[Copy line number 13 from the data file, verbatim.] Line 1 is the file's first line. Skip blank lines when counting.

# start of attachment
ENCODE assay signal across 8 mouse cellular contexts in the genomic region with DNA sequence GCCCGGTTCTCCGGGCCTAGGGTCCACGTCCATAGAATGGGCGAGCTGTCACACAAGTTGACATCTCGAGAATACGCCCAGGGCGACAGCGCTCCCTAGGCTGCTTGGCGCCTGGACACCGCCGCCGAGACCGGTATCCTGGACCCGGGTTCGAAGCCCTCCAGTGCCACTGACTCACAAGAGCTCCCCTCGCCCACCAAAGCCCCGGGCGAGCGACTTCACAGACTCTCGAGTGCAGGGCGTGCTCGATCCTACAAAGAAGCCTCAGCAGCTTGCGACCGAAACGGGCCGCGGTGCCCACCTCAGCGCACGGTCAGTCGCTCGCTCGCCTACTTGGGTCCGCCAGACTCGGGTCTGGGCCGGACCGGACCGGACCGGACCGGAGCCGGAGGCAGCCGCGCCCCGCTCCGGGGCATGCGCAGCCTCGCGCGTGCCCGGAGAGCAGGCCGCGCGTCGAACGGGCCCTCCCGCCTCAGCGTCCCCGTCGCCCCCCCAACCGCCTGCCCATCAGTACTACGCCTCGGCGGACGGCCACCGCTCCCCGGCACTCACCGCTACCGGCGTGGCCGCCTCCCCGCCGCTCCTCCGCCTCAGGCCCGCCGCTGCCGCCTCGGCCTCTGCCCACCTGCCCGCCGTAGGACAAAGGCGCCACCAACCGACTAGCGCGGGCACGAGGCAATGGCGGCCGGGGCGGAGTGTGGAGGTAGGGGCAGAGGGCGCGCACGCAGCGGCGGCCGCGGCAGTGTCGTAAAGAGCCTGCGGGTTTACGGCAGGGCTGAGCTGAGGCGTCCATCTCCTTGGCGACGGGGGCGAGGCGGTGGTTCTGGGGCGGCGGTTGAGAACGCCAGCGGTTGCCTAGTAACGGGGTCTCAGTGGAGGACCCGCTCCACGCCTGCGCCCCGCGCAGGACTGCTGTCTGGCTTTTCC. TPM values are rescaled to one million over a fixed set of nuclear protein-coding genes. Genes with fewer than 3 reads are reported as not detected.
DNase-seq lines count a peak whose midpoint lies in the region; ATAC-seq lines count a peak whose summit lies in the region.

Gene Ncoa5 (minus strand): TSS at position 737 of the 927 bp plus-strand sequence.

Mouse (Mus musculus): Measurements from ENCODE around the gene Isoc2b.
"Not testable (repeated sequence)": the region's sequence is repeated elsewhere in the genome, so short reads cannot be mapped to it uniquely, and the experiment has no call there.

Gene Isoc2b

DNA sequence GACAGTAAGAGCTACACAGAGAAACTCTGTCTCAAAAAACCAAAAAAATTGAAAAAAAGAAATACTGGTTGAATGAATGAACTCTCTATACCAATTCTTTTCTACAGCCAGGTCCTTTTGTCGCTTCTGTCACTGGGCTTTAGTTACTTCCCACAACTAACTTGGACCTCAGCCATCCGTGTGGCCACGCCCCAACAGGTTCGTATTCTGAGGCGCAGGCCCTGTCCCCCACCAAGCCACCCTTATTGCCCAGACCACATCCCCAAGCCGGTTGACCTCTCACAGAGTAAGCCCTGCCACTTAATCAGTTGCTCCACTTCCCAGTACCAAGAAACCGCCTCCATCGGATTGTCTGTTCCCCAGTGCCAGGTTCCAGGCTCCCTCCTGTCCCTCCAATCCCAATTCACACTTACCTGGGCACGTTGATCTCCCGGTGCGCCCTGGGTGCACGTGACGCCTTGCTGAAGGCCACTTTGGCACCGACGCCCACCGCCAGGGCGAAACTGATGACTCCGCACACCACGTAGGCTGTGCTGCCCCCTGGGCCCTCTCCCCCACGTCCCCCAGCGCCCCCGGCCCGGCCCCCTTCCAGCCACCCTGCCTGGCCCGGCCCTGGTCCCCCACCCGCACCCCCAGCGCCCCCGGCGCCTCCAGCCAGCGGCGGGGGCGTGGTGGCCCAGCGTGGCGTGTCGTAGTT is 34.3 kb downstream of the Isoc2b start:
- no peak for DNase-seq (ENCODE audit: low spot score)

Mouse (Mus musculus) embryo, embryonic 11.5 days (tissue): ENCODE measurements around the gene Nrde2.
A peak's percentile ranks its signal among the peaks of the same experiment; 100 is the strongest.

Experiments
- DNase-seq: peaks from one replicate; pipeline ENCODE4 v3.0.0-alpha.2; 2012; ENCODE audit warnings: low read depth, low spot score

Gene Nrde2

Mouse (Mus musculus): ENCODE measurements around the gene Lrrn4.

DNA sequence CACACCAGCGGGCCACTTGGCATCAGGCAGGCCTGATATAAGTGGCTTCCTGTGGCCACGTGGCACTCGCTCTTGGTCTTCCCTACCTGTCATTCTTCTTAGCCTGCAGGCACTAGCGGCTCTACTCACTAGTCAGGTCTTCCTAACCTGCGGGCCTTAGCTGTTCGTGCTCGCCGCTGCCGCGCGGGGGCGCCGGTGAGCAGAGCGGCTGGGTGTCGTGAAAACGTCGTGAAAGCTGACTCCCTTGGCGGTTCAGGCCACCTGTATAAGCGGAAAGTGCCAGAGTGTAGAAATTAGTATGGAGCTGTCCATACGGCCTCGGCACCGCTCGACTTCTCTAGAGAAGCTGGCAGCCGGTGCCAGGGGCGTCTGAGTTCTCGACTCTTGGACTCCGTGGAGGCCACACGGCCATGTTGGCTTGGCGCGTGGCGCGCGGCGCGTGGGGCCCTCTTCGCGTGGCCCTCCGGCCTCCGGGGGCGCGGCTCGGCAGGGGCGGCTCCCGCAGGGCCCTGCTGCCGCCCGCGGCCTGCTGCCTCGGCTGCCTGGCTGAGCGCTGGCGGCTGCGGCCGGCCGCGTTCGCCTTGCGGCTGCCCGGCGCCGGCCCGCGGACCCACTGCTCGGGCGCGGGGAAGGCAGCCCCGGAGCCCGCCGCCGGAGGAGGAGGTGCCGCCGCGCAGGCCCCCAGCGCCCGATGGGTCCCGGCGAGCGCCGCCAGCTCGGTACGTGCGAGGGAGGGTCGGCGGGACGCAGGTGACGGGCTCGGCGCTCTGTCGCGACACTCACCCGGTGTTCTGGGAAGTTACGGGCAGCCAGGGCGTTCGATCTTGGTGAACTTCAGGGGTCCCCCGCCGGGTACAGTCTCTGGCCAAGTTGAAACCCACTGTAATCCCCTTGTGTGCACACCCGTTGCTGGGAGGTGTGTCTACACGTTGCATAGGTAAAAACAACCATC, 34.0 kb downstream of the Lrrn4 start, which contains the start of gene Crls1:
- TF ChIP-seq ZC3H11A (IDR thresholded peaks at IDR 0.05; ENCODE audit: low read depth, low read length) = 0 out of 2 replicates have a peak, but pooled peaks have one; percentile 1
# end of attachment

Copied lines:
Gene Nrde2